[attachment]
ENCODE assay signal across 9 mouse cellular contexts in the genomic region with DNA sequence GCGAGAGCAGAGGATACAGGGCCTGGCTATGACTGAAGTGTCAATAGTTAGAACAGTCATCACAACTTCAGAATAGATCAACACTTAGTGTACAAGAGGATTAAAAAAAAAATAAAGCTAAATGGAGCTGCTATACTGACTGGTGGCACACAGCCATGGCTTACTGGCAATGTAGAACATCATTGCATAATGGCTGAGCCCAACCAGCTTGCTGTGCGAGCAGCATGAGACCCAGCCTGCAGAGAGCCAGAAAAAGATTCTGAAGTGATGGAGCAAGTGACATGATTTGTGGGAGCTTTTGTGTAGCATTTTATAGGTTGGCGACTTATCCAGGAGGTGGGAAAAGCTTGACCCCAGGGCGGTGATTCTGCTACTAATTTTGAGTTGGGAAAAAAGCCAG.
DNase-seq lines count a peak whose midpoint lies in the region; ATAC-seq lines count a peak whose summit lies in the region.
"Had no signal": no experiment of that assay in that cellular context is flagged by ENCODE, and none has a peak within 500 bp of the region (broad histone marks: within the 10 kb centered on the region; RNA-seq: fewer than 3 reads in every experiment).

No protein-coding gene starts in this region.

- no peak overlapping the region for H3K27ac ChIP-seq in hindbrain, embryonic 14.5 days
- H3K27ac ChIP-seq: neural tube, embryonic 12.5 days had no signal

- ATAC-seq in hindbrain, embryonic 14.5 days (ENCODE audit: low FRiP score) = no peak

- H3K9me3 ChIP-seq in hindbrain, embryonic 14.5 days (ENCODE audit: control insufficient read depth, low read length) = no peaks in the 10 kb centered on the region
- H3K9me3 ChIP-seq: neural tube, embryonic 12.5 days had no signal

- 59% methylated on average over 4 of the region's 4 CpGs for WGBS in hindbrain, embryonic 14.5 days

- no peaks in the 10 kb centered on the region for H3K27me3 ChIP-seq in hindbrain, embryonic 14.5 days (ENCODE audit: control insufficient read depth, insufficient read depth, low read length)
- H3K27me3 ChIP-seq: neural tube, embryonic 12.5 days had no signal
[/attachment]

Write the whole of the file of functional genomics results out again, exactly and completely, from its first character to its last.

ENCODE assay signal across 9 mouse cellular contexts in the genomic region with DNA sequence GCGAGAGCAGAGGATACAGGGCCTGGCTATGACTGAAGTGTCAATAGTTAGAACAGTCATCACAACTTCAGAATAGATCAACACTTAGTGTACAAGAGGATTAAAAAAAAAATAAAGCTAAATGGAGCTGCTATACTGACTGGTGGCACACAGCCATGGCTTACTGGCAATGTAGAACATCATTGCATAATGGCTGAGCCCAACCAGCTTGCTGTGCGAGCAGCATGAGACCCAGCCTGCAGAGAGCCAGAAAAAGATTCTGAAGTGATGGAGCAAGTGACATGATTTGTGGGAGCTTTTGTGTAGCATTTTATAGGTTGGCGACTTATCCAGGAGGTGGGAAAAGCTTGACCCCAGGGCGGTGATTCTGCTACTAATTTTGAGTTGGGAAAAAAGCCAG.
DNase-seq lines count a peak whose midpoint lies in the region; ATAC-seq lines count a peak whose summit lies in the region.
"Had no signal": no experiment of that assay in that cellular context is flagged by ENCODE, and none has a peak within 500 bp of the region (broad histone marks: within the 10 kb centered on the region; RNA-seq: fewer than 3 reads in every experiment).

No protein-coding gene starts in this region.

- no peak overlapping the region for H3K27ac ChIP-seq in hindbrain, embryonic 14.5 days
- H3K27ac ChIP-seq: neural tube, embryonic 12.5 days had no signal

- ATAC-seq in hindbrain, embryonic 14.5 days (ENCODE audit: low FRiP score) = no peak

- H3K9me3 ChIP-seq in hindbrain, embryonic 14.5 days (ENCODE audit: control insufficient read depth, low read length) = no peaks in the 10 kb centered on the region
- H3K9me3 ChIP-seq: neural tube, embryonic 12.5 days had no signal

- 59% methylated on average over 4 of the region's 4 CpGs for WGBS in hindbrain, embryonic 14.5 days

- no peaks in the 10 kb centered on the region for H3K27me3 ChIP-seq in hindbrain, embryonic 14.5 days (ENCODE audit: control insufficient read depth, insufficient read depth, low read length)
- H3K27me3 ChIP-seq: neural tube, embryonic 12.5 days had no signal